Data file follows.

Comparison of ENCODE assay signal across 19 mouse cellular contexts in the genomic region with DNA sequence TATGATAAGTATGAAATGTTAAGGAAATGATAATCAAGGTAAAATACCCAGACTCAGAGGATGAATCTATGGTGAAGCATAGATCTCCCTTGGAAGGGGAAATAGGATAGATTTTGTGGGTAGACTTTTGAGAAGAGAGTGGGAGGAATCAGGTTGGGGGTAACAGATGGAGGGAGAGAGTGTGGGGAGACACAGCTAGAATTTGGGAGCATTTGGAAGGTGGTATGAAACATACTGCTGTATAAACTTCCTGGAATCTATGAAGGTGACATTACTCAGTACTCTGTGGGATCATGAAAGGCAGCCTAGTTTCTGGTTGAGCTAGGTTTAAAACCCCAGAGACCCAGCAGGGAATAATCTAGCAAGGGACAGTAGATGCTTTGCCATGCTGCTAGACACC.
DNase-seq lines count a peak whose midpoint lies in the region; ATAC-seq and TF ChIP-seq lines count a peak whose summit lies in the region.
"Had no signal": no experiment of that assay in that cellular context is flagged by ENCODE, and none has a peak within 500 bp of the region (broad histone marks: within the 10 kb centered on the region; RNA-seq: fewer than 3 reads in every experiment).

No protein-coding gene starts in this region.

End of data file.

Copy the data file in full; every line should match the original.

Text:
Comparison of ENCODE assay signal across 19 mouse cellular contexts in the genomic region with DNA sequence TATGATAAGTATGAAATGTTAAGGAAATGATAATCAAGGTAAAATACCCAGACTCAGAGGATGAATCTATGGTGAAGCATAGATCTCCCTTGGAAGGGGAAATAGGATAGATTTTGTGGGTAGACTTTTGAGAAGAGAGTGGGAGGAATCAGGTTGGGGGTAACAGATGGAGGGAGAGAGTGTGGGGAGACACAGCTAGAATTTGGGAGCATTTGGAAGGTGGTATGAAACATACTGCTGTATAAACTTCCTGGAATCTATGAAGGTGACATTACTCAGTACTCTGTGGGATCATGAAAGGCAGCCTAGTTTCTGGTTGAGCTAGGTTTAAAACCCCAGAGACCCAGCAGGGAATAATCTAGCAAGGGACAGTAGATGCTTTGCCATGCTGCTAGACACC.
DNase-seq lines count a peak whose midpoint lies in the region; ATAC-seq and TF ChIP-seq lines count a peak whose summit lies in the region.
"Had no signal": no experiment of that assay in that cellular context is flagged by ENCODE, and none has a peak within 500 bp of the region (broad histone marks: within the 10 kb centered on the region; RNA-seq: fewer than 3 reads in every experiment).

No protein-coding gene starts in this region.